China is yet to taste real in­sur­gency and the Peo­ple’s Lib­er­a­tion Army (PLA) is so far safe from mine and IEDs. But China has al­ready de­vel­oped and pro­duced the CS/VP3, which is an APC in the MRAP cat­e­gory de­signed by Chi­nese Com­pany Poly Tech­nolo­gies. It was show­cased in 2012 at a de­fence ex­hi­bi­tion in Malaysia. The CS/VP3 has a car­riage ca­pac­ity of 2 + 10 and is ca­pa­ble of sel­f­re­cov­ery. With a com­bat weight of 15,000 kg, max­i­mum speed of 100 kmph and range of 800 km, it pro­vides pro­tec­tion from small arms (7.64mm and 7.63 AP) and 16 kg TNT equiv­a­lent blast. It can mount twin 7.62mm or 12.7mm ma­chine guns:

De­ploy­ment of MRAPs/MPVs

De­ploy­ment of MRAP ve­hi­cles ev­ery time and ev­ery­where is not without prob­lems and not without de­bate. This has been the case in In­dia too. The in­duc­tion of MPVs in the Maoist ar­eas brought down Cen­tral Re­serve Po­lice Force (CRPF) ca­su­al­ties but then the in­sur­gents started us­ing greater vol­ume of ex­plo­sives (up to 80-100 kg), as was the prac­tice with the LTTE and since the core group of Maoists was trained by the LTTE. The other fac­tors were the paucity of se­cu­rity forces in the Maoists ar­eas, which pre­cluded ef­fec­tive area dom­i­na­tion and gave time to Maoists to dig, lay ex­plo­sives and hide all signs at leisure. Maoists have easy ac­cess to ex­plo­sives and det­o­na­tors be­cause of large-scale min­ing in the area, both le­gal and il­le­gal. Avail­abil­ity of MPV also tended the se­cu­rity forces to stick to road and tracks in­stead of cross coun­try move­ment, en­abling Maoists to plan and lay am­bushes. So when ca­su­al­ties of CRPF per­son­nel started mount­ing with MPVs get­ting blown up, the Di­rec­tor Gen­eral (DG) CRPF rightly banned the use of MPVs. In J&K where area dom­i­na­tion has been ef­fec­tive, em­ploy­ment of MPVs has given good re­sults. Among the US forces in Afghanistan, there has been crit­i­cism and de­bate of dif­fer­ent kinds; com­fort lev­els in var­i­ous mod­els, men­ac­ing size in­hibit­ing lo­cals, lo­gis­tics of fuel con­sump­tion, etc. But the fact still re­mains that the US troops pre­ferred to travel in the MRAP com­pared to the Humvee for ob­vi­ous added pro­tec­tion. How­ever, the new US strategy of ‘no boots on ground’ will im­ply that the MRAP pro­duc­ing com­pa­nies in the US will hence­forth need to rely mostly on ex­ports.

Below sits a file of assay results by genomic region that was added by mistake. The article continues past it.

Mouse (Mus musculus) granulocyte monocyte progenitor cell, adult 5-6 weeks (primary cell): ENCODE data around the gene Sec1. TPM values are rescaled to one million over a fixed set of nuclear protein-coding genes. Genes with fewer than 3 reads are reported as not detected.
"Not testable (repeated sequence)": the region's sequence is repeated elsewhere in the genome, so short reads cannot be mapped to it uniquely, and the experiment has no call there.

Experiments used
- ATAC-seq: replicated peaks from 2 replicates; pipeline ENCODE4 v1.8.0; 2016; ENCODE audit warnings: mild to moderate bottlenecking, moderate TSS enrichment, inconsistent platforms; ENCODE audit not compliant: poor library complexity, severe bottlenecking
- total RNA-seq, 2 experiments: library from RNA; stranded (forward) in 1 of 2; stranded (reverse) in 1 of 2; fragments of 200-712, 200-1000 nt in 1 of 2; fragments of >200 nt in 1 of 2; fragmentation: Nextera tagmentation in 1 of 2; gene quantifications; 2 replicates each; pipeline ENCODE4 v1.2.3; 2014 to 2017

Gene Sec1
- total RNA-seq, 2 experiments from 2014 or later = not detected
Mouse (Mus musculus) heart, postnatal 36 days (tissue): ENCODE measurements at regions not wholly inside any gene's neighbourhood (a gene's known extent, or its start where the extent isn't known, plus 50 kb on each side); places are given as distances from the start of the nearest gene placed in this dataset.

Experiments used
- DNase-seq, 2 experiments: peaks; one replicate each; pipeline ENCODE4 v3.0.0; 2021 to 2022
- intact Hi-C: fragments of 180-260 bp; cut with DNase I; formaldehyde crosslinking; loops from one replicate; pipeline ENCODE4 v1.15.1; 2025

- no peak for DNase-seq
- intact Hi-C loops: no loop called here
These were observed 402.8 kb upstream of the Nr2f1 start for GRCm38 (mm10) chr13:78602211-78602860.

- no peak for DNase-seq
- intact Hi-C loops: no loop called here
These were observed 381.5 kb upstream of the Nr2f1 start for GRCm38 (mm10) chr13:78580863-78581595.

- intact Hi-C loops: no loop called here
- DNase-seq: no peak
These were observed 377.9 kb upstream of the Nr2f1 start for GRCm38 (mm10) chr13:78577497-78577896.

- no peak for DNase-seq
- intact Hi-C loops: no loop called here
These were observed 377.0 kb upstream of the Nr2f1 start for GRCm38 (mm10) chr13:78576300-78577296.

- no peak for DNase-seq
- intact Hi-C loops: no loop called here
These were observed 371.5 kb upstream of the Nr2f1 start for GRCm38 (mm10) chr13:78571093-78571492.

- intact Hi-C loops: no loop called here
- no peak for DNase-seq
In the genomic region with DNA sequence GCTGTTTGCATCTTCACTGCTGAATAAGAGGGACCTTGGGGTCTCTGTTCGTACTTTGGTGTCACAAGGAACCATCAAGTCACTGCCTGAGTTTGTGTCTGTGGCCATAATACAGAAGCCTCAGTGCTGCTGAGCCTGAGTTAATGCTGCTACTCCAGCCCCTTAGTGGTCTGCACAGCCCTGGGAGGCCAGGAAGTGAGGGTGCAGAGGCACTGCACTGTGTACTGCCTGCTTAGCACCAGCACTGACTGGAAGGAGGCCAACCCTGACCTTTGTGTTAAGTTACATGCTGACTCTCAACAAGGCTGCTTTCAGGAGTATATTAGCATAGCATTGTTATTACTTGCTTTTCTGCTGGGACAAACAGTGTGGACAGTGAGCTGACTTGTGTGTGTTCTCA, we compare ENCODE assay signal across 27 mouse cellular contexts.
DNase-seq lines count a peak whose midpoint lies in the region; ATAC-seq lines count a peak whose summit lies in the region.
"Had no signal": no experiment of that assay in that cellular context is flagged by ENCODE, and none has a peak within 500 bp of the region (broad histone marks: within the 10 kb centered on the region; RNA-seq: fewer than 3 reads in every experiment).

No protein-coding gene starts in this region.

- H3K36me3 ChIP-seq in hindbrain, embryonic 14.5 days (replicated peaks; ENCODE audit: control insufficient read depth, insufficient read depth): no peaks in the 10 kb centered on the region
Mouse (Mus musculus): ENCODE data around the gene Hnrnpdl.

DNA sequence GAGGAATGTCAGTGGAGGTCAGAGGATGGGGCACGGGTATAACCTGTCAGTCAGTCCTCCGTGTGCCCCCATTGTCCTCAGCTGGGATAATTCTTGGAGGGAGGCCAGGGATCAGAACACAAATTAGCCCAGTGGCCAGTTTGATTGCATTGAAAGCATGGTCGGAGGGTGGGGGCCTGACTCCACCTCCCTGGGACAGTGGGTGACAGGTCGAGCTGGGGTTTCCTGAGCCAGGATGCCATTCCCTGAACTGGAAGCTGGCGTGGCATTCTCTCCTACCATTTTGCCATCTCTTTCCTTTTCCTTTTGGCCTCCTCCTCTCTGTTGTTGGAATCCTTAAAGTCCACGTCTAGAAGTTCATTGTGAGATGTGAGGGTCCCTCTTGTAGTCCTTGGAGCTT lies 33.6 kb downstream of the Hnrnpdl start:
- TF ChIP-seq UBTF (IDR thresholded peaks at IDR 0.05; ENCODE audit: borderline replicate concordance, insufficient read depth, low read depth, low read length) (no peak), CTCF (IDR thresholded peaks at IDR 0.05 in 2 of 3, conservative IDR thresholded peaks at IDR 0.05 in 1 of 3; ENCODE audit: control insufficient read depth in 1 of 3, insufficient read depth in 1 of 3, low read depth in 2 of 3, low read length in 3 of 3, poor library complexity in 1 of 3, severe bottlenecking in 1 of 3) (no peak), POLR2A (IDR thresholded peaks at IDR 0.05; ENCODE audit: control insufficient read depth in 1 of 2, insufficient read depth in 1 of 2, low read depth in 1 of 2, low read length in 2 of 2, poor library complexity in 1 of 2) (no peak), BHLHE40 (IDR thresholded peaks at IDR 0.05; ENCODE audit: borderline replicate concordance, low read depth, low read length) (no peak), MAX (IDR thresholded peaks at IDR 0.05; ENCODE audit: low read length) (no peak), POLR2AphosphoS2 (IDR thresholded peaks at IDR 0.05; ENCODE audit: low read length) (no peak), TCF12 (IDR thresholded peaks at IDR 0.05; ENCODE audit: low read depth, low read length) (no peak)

Fu­ture

In­dia fac­ing a two-and-half front threat is likely to face greater tur­moil with China and Pak­istan con­tin­u­ing to wage proxy wars against us, in­creased rad­i­cal­i­sa­tion in Pak­istan and its like­li­hood to ex­port more and more ter­ror with with­drawal of the US and North At­lantic Treaty Or­gan­i­sa­tion (NATO) forces from Afghanistan. In­dia also has a un­sta­ble neigh­bour­hood with vi­o­lence rid­den Bangladesh and Myan­mar, China arm­ing to the hilt the United Wa State Army (UWSA) in Myan­mar as its proxy and at­ti­tude of the China spawned Maoists of Nepal. All this cou­pled with nu­mer­ous ter­ror­ist or­gan­i­sa­tions op­er­at­ing within In­dia, al­ready be­ing ex­ploited by our en­e­mies bodes a vi­o­lent fu­ture that may get stepped up in case we can­not ably man­age the so­cial change of our large pop­u­la­tion with 65 per cent pop­u­la­tion be­low the 35 years age group.

Con­clu­sion

The re­quire­ment of MRAPs in In­dia will re­main in the fore­see­able fu­ture. We need to pro­vide max­i­mum se­cu­rity against such threats in­clud­ing in the Maoist in­sur­gency ar­eas. The re­quire­ment is not only to re­fine our con­cepts and mea­sures of area dom­i­nance but also de­velop and pro­vi­sion MPVs that pro­vide bet­ter pro­tec­tion, in line with in­creas­ing ca­pa­bil­i­ties of ter­ror­ists and in­sur­gents.

Tata’s MPV